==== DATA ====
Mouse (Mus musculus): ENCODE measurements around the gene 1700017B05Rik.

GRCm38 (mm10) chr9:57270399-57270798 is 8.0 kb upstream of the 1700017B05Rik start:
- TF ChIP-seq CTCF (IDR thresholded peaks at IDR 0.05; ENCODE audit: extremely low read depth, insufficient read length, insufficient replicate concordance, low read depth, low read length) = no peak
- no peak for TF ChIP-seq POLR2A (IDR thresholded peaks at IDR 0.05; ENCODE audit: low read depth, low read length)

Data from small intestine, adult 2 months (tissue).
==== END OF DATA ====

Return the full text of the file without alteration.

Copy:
Mouse (Mus musculus): ENCODE measurements around the gene 1700017B05Rik.

GRCm38 (mm10) chr9:57270399-57270798 is 8.0 kb upstream of the 1700017B05Rik start:
- TF ChIP-seq CTCF (IDR thresholded peaks at IDR 0.05; ENCODE audit: extremely low read depth, insufficient read length, insufficient replicate concordance, low read depth, low read length) = no peak
- no peak for TF ChIP-seq POLR2A (IDR thresholded peaks at IDR 0.05; ENCODE audit: low read depth, low read length)

Data from small intestine, adult 2 months (tissue).